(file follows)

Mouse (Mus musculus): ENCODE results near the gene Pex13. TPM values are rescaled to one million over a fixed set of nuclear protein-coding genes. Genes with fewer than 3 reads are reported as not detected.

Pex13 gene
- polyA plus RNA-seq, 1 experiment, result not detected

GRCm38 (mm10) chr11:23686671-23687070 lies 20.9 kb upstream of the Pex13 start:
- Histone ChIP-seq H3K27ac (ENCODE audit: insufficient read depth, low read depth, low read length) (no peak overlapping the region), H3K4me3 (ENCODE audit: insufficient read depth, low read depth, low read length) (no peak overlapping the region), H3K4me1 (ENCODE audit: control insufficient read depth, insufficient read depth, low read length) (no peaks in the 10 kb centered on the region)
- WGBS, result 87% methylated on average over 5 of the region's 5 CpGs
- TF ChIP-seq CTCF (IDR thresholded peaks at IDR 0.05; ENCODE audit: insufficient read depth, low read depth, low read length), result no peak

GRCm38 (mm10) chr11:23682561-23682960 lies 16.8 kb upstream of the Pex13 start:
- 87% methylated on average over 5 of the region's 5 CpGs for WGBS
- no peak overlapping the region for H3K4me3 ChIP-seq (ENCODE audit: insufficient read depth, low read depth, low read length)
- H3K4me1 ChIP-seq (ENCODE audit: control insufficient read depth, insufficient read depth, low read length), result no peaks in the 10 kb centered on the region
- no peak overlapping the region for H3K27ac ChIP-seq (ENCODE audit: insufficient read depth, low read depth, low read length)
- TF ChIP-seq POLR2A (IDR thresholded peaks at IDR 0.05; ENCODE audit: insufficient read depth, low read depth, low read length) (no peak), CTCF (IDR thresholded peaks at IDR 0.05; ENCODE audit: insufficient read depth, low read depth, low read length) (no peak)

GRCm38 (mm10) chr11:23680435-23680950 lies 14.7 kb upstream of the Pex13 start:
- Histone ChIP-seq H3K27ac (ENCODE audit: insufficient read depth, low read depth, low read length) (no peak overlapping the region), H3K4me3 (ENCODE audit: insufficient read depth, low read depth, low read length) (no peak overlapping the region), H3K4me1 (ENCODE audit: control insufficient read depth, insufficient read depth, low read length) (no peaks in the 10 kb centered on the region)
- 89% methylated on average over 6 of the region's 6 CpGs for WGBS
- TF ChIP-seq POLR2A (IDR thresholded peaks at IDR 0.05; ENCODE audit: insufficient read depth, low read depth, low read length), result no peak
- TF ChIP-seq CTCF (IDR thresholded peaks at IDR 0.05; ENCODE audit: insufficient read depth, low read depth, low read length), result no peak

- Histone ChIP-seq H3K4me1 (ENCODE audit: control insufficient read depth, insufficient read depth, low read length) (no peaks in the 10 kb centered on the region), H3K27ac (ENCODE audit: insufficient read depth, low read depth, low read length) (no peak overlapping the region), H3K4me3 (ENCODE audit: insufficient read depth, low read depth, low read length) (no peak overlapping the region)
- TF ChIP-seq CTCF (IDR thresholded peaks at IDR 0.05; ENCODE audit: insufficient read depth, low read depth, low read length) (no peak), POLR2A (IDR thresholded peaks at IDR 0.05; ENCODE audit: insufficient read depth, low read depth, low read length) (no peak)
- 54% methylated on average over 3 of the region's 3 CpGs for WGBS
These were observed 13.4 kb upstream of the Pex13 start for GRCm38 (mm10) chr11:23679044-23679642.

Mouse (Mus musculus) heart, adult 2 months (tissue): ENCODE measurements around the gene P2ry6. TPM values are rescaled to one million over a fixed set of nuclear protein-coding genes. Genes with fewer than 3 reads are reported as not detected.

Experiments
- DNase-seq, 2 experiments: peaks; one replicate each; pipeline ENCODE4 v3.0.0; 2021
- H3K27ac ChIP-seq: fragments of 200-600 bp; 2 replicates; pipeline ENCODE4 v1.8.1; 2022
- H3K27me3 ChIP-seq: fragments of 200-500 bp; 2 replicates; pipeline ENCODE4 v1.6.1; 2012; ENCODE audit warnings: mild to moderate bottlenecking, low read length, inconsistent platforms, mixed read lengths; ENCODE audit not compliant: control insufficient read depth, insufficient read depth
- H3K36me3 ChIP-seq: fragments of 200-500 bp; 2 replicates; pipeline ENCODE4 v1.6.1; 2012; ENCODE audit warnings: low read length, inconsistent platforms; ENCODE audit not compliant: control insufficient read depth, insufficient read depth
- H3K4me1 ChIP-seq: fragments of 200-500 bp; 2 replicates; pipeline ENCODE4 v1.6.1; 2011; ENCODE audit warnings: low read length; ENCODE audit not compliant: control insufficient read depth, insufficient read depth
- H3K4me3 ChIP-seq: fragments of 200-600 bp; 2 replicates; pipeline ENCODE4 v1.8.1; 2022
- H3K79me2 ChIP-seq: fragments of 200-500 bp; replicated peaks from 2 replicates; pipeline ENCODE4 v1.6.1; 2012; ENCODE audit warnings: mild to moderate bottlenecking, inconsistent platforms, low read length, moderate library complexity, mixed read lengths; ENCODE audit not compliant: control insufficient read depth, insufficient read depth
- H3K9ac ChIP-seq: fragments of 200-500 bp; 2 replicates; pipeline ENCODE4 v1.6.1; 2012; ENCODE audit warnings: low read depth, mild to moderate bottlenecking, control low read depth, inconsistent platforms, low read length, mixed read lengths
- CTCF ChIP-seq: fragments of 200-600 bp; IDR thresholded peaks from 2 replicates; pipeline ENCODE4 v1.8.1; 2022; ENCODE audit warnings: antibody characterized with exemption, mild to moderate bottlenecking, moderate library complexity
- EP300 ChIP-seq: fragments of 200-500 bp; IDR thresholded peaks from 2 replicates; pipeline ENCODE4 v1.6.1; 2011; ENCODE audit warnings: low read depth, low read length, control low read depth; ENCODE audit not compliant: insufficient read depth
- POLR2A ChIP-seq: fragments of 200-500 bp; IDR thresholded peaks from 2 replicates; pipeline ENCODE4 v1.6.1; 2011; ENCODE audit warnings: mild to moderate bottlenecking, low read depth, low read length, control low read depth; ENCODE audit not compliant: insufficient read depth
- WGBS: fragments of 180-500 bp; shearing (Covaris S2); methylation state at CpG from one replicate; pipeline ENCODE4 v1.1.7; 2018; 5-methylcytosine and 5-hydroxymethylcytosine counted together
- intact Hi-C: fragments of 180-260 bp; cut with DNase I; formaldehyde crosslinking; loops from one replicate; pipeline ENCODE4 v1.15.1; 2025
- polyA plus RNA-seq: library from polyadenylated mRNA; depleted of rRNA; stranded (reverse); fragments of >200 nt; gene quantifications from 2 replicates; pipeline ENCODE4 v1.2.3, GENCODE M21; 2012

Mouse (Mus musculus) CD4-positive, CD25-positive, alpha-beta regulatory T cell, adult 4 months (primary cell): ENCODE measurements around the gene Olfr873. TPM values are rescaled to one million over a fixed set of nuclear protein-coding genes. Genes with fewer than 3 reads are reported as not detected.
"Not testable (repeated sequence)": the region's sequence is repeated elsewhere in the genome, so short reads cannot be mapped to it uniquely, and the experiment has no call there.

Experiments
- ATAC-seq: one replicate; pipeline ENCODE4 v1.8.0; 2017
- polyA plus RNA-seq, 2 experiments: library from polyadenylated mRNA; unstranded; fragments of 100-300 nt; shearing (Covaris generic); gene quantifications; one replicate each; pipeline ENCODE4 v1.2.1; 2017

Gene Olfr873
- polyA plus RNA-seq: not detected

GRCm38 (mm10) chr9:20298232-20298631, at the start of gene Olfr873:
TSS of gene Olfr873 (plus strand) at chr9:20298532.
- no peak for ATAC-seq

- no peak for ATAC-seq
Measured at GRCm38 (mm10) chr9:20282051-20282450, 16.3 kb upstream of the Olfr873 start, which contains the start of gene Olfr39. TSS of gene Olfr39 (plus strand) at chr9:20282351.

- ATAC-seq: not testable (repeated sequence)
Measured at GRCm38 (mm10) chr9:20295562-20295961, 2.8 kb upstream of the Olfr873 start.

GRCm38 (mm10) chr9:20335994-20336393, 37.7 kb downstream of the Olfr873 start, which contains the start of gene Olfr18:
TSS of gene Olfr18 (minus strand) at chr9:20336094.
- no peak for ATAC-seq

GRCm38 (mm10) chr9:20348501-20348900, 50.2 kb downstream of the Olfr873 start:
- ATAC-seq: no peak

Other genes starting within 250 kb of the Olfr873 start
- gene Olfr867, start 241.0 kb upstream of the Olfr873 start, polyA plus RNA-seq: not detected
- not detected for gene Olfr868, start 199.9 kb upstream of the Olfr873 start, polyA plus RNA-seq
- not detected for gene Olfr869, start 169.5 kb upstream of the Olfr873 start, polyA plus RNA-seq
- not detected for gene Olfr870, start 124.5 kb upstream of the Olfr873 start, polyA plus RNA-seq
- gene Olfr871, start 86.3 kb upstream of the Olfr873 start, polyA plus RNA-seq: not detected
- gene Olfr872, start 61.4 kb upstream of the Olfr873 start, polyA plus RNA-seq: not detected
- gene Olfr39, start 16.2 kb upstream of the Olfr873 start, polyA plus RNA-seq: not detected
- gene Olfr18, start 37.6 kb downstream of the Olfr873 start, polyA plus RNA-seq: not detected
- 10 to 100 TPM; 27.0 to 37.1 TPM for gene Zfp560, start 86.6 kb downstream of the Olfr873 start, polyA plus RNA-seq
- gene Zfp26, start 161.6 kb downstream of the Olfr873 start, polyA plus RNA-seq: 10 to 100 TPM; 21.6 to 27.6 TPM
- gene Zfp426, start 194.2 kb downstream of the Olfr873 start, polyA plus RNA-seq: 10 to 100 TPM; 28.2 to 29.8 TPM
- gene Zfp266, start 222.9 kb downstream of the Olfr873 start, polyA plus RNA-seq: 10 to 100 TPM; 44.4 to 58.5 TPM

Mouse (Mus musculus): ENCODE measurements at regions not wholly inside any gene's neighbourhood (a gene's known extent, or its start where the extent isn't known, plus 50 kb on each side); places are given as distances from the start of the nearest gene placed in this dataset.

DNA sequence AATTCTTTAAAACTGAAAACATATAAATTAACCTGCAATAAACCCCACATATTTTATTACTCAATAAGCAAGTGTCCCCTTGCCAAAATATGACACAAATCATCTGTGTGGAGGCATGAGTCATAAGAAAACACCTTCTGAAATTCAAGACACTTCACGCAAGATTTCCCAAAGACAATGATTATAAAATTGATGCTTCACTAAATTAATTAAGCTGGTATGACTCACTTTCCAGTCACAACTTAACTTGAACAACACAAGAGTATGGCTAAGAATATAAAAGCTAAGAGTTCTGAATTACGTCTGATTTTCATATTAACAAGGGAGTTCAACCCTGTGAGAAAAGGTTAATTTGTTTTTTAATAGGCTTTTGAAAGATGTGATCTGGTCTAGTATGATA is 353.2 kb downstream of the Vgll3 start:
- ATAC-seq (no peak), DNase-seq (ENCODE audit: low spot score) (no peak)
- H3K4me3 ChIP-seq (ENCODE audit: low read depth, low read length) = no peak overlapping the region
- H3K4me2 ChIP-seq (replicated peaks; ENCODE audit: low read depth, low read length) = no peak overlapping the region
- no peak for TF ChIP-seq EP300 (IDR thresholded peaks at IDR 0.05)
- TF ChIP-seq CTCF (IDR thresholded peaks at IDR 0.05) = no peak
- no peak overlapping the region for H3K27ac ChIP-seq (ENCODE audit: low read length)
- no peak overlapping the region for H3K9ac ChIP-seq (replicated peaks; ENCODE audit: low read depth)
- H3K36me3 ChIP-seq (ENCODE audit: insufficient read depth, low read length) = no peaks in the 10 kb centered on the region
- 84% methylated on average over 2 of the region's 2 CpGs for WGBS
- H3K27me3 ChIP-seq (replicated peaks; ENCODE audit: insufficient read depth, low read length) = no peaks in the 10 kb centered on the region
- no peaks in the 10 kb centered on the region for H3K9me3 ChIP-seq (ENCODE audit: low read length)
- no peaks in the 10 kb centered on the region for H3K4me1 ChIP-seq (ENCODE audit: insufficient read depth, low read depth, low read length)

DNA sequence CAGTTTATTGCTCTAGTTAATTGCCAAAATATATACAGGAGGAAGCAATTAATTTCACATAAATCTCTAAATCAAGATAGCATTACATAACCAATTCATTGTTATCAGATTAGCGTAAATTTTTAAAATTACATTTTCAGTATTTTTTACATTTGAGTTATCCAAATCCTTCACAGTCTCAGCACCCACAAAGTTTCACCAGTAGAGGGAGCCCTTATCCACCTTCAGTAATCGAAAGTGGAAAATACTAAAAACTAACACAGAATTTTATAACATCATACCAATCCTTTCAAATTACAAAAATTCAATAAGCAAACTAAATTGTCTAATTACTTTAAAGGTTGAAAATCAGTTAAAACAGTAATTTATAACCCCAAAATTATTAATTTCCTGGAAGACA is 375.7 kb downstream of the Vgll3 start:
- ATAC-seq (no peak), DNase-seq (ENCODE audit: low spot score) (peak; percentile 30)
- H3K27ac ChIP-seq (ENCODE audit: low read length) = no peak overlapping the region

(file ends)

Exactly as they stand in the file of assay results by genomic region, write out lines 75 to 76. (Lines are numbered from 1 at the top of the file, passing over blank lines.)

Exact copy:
- H3K4me2 ChIP-seq (replicated peaks; ENCODE audit: low read depth, low read length) = no peak overlapping the region
- no peak for TF ChIP-seq EP300 (IDR thresholded peaks at IDR 0.05)